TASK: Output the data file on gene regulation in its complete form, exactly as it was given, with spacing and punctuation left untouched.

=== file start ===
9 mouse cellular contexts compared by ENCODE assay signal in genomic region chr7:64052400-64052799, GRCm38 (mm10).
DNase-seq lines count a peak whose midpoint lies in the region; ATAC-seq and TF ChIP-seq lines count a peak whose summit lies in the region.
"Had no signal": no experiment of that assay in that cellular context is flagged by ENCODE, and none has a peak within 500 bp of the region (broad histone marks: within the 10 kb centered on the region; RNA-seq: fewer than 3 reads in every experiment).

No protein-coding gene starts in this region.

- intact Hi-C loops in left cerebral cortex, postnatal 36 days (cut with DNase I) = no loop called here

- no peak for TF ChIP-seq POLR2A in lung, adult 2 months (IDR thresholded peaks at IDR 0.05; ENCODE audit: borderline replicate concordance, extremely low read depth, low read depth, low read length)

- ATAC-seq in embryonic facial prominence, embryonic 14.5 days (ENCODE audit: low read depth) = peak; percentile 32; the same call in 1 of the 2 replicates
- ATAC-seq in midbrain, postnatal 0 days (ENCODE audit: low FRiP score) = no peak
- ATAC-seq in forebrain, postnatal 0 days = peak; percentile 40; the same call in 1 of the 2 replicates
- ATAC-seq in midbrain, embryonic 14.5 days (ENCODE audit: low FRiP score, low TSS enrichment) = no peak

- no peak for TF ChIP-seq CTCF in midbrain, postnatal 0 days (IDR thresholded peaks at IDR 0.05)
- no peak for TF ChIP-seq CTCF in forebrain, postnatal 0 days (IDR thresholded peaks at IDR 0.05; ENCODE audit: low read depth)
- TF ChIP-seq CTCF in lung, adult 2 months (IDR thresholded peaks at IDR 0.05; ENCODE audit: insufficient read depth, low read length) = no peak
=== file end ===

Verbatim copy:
9 mouse cellular contexts compared by ENCODE assay signal in genomic region chr7:64052400-64052799, GRCm38 (mm10).
DNase-seq lines count a peak whose midpoint lies in the region; ATAC-seq and TF ChIP-seq lines count a peak whose summit lies in the region.
"Had no signal": no experiment of that assay in that cellular context is flagged by ENCODE, and none has a peak within 500 bp of the region (broad histone marks: within the 10 kb centered on the region; RNA-seq: fewer than 3 reads in every experiment).

No protein-coding gene starts in this region.

- intact Hi-C loops in left cerebral cortex, postnatal 36 days (cut with DNase I) = no loop called here

- no peak for TF ChIP-seq POLR2A in lung, adult 2 months (IDR thresholded peaks at IDR 0.05; ENCODE audit: borderline replicate concordance, extremely low read depth, low read depth, low read length)

- ATAC-seq in embryonic facial prominence, embryonic 14.5 days (ENCODE audit: low read depth) = peak; percentile 32; the same call in 1 of the 2 replicates
- ATAC-seq in midbrain, postnatal 0 days (ENCODE audit: low FRiP score) = no peak
- ATAC-seq in forebrain, postnatal 0 days = peak; percentile 40; the same call in 1 of the 2 replicates
- ATAC-seq in midbrain, embryonic 14.5 days (ENCODE audit: low FRiP score, low TSS enrichment) = no peak

- no peak for TF ChIP-seq CTCF in midbrain, postnatal 0 days (IDR thresholded peaks at IDR 0.05)
- no peak for TF ChIP-seq CTCF in forebrain, postnatal 0 days (IDR thresholded peaks at IDR 0.05; ENCODE audit: low read depth)
- TF ChIP-seq CTCF in lung, adult 2 months (IDR thresholded peaks at IDR 0.05; ENCODE audit: insufficient read depth, low read length) = no peak